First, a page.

I have some problem in the definition of inner product space. The book I use to learn in linear algebra and its application 4th edition (David C.Lay)

In the chapter 6.7 it define the inner product space is an vetor space with an inner product. Also, in its example the inner product of the vetor $u=(u_1,u_2)$ and $v=(v_1,v_2)$ is set that $$<u,v>=4u_1v_1 + 5u_2v_2$$ Obviously, this satisfy all the axioms of an inner product. However in it previous chapter (chap 6.1) it define an inner product of 2 vector u and v to be $$<u,v>=u_1v_1 + u_2v_2$$ That's the point I don't understand. For me the latter make sense while the former seems a bit confusing. Does the inner product of the two vector u and v is defined by its entries $(u_1,u_2)$ and $(v_1,v_2)$ but why the inner product of the former is $4u_1v_1 + 5u_2v_2$.

Moreover, the definition of an inner product space is a vector space with an inner product. Does this mean that $R^n$ with any real number (inner product) can be called an inner product space. For example: $R^n$ and 3 is an inner product space ?

Can anyone explain it more specific with some detailed example


2 Answers 2


The two functions you gave are both inner products (since they satisfy the inner product axioms). The second one is the usual one. The first one is given as an example (I suppose), to show that many different inner products are possible.

If you equip $R^n$ with any inner product, then it becomes an inner product space. If the specific inner product is not mentioned, you can assume that people are talking about the usual one (the second one you showed).

  • $\begingroup$ Thank, I have two more question. Does that mean with a pair of vector we can create many inner product as we want and in a vector space if we assocciate it with more than 1 inner product, it's still only one inner product space. What is the use of inner product in an inner product space $\endgroup$
    – aukxn
    Mar 4, 2014 at 3:23
  • $\begingroup$ Yes, there are many different ways to define inner products on a given vector space. An inner product space is a pair of things -- a vector space, and an inner product function. So, two different inner products will give you two different inner product spaces, even on the same vector space. Inner products are related to the study of "angles". The "dot" product of 3D vectors is an inner product, and it has many uses. An inner product is often used to define a "norm" function that allows you to measure distances in the space. $\endgroup$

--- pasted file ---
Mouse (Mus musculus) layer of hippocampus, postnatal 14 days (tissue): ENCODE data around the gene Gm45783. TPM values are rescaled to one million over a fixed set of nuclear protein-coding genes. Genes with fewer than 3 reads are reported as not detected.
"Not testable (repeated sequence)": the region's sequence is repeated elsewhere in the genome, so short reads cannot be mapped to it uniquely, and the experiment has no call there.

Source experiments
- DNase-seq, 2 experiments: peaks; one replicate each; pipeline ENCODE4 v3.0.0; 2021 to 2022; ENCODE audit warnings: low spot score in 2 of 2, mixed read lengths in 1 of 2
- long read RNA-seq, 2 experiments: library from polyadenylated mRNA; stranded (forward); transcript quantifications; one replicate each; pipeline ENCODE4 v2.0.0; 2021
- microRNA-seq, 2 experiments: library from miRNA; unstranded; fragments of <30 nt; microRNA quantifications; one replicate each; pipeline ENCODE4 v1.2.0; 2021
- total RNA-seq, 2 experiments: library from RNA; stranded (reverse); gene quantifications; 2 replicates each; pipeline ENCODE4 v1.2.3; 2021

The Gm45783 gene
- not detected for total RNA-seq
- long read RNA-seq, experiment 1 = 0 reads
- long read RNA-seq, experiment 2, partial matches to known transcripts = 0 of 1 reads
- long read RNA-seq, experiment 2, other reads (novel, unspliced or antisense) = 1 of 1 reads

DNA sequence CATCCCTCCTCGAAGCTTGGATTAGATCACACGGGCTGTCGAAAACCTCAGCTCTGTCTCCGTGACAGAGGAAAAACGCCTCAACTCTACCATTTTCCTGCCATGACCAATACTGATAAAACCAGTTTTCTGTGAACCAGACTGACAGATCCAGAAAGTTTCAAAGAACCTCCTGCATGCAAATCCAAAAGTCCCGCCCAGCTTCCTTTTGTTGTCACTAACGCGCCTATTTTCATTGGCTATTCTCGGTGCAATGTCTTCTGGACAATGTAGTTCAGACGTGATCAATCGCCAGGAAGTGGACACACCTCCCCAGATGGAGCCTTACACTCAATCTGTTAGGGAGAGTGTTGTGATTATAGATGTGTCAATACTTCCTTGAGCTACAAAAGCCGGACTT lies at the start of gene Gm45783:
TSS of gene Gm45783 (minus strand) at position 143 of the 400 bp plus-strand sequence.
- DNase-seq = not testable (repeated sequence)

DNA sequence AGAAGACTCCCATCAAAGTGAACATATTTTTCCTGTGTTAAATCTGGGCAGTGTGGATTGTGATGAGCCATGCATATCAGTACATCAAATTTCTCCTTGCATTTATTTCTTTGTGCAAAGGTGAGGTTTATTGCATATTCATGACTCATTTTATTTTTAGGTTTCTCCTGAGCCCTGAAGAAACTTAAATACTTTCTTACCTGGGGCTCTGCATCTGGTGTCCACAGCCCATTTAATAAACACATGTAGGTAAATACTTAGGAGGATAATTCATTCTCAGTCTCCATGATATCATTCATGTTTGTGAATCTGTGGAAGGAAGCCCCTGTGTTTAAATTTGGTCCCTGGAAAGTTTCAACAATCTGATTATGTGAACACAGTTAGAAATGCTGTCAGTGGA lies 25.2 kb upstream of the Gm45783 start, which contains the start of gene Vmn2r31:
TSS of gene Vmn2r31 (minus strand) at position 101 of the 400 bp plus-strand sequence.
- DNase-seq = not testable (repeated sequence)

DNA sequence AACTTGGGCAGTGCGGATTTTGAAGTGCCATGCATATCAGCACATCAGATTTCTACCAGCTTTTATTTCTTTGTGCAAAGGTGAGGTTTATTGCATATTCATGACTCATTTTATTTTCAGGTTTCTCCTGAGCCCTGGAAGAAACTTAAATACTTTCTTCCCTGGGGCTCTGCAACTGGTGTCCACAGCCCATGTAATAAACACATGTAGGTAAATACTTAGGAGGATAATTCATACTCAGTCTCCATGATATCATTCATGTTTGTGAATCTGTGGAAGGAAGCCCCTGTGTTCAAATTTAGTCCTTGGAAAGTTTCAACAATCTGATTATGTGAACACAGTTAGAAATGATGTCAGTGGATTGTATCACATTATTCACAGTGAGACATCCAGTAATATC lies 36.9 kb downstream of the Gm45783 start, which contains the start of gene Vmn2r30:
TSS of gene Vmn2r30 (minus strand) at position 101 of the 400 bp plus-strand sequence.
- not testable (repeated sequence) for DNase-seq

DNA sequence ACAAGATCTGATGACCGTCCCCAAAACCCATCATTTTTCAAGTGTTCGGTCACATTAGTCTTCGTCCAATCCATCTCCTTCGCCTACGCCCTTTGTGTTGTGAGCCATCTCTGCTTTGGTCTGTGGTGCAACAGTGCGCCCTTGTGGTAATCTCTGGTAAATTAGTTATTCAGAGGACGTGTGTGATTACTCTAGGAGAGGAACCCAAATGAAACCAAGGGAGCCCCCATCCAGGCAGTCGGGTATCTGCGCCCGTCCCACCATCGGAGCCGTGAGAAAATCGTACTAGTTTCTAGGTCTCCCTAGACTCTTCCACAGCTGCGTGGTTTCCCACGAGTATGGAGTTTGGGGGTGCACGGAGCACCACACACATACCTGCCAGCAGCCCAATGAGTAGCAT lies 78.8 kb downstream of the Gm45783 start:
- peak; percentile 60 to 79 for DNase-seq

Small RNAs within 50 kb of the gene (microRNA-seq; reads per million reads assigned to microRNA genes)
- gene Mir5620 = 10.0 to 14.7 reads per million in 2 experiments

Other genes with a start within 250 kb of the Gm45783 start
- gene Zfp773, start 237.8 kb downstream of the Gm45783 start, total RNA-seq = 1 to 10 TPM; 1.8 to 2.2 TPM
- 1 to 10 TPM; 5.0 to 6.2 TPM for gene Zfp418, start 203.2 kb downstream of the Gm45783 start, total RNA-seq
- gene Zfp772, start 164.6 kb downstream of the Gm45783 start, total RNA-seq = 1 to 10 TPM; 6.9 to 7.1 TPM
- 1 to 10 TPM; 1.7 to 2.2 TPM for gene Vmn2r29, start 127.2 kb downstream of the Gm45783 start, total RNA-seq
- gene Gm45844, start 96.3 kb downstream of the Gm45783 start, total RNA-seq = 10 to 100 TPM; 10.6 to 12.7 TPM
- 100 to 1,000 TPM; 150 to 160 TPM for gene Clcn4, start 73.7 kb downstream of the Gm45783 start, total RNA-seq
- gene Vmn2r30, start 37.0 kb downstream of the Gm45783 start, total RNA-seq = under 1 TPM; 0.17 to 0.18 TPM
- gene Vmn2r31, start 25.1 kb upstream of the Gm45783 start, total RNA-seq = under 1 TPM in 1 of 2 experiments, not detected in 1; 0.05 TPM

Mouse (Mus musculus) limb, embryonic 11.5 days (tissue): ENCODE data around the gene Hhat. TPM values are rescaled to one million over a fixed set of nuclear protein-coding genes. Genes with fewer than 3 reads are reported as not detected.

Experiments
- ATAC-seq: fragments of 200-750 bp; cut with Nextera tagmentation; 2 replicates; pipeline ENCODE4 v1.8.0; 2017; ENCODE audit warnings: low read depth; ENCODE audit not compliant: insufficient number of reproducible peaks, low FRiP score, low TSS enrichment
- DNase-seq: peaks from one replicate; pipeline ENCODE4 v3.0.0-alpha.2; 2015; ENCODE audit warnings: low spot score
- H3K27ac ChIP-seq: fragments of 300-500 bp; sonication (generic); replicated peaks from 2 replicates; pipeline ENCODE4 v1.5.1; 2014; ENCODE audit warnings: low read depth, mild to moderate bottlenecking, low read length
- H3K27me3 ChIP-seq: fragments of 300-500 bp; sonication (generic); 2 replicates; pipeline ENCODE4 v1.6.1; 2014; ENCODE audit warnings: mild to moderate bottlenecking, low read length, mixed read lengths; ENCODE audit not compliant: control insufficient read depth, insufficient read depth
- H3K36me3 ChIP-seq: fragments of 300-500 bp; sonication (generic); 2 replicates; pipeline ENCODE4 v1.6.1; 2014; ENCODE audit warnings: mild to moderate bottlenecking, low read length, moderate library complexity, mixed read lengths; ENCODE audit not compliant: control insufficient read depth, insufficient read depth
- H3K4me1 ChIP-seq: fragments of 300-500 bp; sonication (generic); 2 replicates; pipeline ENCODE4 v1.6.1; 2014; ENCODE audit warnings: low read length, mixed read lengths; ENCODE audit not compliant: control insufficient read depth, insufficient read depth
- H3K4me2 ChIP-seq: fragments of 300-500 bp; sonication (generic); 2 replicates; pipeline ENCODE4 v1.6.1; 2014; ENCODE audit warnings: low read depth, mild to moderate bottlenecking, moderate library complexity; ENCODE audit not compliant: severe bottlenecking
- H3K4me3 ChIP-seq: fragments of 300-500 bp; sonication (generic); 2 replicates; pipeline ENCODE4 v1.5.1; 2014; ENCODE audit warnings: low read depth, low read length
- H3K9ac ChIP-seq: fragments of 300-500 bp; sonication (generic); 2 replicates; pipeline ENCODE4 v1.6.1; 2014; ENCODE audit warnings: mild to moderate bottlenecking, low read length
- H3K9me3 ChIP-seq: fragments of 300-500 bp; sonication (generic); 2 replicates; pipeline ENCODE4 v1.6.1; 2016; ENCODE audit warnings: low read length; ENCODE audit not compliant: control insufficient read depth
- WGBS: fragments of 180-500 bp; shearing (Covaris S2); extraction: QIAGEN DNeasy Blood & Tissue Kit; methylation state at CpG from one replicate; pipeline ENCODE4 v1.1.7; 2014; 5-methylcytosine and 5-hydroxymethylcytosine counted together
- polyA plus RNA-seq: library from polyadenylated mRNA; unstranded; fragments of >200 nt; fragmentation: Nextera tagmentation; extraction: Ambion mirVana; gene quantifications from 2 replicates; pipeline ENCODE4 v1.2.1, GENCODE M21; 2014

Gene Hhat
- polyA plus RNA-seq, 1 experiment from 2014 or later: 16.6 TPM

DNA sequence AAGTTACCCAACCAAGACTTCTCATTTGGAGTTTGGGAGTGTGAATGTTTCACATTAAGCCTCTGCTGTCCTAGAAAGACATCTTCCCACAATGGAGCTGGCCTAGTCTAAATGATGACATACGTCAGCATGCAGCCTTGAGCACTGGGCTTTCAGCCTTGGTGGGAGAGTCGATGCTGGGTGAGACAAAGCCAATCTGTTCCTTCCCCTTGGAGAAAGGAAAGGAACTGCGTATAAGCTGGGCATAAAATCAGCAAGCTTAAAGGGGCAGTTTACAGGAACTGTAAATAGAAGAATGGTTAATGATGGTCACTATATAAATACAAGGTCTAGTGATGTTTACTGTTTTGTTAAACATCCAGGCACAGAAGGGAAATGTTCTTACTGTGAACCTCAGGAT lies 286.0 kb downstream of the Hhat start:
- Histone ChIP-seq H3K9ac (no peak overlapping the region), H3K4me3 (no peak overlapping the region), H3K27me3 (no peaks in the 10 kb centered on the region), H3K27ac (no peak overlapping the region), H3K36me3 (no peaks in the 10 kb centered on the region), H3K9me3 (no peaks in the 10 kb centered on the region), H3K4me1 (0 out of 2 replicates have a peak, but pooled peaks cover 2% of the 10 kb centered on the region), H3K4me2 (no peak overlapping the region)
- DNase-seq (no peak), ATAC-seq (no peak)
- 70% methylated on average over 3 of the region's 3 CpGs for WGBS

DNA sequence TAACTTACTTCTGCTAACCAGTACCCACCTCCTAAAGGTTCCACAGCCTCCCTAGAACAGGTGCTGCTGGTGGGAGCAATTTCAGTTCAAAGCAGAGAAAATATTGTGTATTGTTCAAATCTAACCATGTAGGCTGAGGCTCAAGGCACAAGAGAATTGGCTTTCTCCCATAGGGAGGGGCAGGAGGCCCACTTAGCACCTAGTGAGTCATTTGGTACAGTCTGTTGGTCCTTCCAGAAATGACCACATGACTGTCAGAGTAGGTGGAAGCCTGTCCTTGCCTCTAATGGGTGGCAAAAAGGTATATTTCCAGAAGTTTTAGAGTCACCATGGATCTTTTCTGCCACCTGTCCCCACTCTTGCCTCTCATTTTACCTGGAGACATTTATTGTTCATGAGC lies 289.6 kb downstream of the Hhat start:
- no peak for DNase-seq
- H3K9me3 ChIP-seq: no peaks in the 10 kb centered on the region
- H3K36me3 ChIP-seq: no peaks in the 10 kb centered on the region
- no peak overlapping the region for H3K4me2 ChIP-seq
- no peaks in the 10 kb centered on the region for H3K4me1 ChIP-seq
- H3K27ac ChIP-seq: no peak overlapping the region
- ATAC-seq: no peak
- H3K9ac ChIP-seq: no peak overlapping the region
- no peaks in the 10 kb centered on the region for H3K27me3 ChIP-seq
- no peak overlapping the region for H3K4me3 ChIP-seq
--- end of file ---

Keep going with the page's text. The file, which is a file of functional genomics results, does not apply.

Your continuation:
– bubba
    Mar 4, 2014 at 3:35

An inner product is simply a mapping, it takes two elements of the vector space and returns an element of the base field of the vector space. It must satisfy the axioms of an inner product. That is, given an vector space $V$ over a field $F$ (where $F$ is a subfield of $\mathbb{R}$, although the definition can be generalized to $\mathbb{C}$ with some modifications), an inner product is a mapping: $$ \langle \cdot, \cdot \rangle: V \times V \to F $$

Such that for any three vectors $u, v, w \in V$ and any scalar $t \in F$, the following hold:

  • $\langle u, v\rangle = \langle v, u\rangle$ (Symmetric)
  • $\langle tu + v , w \rangle$ = $t\langle u, w \rangle + \langle v , w \rangle$ (Is a linear transformation with the right argument fixed)
  • $\langle u, tv + w \rangle$ = $t\langle u, v \rangle + \langle u , w \rangle$ (Is a linear transformation with the left argument fixed)
  • $\langle u, u\rangle$ is a nonnegative real number
  • $\langle u, u\rangle = 0 \iff u = \mathbf{0}$ (Only the $0$-vector vanishes under the inner product)

If you equip a vector space with any binary mapping that satisfies the above, then you have an inner product space. An element of a vector space is not a binary operator, so it cannot be an inner product.

The first example you mentioned, since it satisfies the axioms, is an inner product. There are some useful properties of having an inner product associated with your vector space. One of them is that you can define a notion of distance. Sometimes don't want to use the Euclidean norm; for some applications a weighted norm is more useful, like determining a students mark given a set of assignments. In this case, the first example or a variant thereof, could be used.

Also, it is possible to define a notion of angle in these inner-product spaces by defining two vectors $v,w$ to be perpendicular iff $\langle v,w\rangle = 0$. Also, one could define the angle $\theta$ between two vectors $u,v$ to be related in the canonical way (if the situation permits): $\cos \theta := \dfrac{\langle u, v\rangle}{|u|\cdot|v|}$


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